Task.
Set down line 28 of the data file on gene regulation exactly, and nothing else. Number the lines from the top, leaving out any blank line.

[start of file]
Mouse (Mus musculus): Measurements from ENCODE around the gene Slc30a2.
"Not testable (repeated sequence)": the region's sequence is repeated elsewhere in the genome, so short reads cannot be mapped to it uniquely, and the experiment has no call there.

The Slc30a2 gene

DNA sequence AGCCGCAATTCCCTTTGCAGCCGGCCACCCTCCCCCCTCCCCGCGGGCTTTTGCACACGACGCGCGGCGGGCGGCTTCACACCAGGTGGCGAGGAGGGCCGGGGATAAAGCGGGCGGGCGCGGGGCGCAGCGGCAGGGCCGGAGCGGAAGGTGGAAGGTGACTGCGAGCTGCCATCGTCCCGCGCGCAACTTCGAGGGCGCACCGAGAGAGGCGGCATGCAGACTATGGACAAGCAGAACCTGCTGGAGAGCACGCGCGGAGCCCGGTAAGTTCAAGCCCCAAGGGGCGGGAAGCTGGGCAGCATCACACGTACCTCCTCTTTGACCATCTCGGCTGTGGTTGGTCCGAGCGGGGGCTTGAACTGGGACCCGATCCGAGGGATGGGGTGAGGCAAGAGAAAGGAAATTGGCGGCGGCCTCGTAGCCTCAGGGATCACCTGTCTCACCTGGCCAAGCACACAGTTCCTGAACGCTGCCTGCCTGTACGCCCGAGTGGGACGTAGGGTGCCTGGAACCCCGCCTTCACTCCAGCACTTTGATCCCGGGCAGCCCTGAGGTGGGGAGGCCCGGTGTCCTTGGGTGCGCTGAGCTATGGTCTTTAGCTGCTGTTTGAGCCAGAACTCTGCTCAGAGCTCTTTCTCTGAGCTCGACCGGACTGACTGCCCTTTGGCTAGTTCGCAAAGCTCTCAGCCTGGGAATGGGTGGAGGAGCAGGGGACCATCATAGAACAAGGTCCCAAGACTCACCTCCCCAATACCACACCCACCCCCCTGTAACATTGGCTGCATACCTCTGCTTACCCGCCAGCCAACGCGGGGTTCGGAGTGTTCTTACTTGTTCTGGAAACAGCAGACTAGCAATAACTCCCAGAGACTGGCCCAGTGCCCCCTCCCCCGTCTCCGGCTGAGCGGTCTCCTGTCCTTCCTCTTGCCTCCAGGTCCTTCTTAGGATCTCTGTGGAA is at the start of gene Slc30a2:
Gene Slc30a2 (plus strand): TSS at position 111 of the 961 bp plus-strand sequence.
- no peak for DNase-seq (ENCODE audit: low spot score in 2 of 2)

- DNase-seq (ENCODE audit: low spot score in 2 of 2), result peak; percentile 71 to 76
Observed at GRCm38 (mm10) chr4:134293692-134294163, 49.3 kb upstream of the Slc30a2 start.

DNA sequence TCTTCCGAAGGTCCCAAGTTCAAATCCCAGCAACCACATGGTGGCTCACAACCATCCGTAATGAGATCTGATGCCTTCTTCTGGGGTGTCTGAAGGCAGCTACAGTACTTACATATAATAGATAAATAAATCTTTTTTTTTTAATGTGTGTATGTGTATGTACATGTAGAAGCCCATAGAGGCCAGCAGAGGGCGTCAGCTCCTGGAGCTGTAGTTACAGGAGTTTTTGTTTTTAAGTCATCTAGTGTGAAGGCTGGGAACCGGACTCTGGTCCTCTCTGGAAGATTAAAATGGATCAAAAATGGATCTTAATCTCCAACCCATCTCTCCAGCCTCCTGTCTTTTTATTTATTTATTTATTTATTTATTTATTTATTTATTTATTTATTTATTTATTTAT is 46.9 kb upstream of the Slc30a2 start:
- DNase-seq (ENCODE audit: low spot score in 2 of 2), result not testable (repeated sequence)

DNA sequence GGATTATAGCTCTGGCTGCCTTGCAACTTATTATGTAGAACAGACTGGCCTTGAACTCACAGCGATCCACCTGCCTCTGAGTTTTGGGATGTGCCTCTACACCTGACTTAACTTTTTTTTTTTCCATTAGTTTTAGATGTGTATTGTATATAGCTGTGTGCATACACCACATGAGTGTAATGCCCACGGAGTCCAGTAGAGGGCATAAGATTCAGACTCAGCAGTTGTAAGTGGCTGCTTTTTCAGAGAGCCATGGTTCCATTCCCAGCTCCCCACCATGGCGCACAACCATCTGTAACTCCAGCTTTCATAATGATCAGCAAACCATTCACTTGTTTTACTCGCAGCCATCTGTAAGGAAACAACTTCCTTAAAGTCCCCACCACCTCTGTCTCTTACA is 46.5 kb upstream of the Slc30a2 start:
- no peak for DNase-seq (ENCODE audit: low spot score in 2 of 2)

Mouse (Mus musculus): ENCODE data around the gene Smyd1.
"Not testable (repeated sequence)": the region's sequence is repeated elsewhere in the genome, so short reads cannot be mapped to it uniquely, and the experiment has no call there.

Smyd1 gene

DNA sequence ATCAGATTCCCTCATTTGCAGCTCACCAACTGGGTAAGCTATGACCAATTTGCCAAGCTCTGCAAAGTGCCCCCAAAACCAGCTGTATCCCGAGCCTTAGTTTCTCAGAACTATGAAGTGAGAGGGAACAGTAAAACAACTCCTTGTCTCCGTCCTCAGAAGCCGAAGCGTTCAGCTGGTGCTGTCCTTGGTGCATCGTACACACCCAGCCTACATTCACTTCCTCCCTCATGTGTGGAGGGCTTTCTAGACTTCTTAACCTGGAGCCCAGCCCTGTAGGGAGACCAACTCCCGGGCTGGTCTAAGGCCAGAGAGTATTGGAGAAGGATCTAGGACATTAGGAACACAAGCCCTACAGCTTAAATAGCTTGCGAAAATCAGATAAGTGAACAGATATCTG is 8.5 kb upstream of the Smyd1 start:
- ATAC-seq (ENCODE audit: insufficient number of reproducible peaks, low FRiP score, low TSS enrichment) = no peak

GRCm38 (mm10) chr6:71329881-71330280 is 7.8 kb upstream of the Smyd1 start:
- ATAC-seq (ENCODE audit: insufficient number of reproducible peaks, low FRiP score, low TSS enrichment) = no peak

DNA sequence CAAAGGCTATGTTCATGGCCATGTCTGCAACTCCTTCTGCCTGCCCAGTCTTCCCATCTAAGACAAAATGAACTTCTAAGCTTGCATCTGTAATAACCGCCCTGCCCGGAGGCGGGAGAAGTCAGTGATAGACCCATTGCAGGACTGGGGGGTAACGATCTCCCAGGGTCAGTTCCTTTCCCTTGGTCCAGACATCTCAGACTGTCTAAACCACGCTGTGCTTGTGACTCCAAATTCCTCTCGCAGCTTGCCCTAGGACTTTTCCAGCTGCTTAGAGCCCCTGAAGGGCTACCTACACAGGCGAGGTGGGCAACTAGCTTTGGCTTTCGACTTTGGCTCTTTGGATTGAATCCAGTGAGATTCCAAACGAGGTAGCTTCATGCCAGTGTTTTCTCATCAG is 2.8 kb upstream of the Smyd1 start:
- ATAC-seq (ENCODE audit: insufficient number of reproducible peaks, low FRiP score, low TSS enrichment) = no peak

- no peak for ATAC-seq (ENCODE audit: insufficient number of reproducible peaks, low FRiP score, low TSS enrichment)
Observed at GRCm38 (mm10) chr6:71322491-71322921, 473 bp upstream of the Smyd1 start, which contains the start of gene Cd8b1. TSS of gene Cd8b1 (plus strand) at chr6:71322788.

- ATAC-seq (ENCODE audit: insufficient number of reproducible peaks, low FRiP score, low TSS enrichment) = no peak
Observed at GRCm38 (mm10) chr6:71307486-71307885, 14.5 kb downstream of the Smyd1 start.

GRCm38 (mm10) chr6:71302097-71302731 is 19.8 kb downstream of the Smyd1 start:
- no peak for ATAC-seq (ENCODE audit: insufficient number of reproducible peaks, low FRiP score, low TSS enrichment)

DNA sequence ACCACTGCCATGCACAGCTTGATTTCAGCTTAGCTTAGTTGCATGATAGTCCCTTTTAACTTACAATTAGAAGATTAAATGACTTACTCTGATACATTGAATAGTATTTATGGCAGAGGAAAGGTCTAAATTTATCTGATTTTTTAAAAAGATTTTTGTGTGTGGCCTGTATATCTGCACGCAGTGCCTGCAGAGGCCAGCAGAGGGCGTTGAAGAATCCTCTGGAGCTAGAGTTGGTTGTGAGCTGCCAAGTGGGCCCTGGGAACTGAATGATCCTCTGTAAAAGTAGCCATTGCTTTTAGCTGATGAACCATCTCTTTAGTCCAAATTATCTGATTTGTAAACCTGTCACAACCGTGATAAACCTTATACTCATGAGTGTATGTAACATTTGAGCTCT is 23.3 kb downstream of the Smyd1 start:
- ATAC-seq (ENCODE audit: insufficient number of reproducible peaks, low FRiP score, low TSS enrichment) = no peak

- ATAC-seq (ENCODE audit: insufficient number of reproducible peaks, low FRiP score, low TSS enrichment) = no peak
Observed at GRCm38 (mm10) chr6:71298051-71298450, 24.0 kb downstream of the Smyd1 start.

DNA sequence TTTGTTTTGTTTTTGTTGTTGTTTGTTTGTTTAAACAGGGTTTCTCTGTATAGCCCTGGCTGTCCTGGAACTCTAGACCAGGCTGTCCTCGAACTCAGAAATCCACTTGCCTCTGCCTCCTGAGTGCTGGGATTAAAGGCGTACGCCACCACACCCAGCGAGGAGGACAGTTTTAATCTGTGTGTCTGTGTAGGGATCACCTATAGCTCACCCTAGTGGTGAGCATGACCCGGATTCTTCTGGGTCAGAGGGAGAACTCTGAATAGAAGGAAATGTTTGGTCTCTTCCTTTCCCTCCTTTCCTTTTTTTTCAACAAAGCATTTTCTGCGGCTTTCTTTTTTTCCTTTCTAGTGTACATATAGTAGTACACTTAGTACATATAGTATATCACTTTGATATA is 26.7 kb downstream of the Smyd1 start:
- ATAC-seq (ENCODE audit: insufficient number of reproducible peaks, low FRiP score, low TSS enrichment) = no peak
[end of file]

DNA sequence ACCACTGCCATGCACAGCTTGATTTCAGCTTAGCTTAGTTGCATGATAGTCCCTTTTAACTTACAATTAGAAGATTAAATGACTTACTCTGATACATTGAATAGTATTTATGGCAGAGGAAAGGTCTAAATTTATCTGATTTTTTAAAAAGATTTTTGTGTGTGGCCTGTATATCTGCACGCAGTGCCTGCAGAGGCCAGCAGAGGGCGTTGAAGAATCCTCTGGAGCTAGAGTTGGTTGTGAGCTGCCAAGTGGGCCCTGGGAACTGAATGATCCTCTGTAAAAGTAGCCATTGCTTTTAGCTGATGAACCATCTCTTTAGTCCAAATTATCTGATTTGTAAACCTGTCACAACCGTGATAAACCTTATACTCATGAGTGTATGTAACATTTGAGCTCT is 23.3 kb downstream of the Smyd1 start: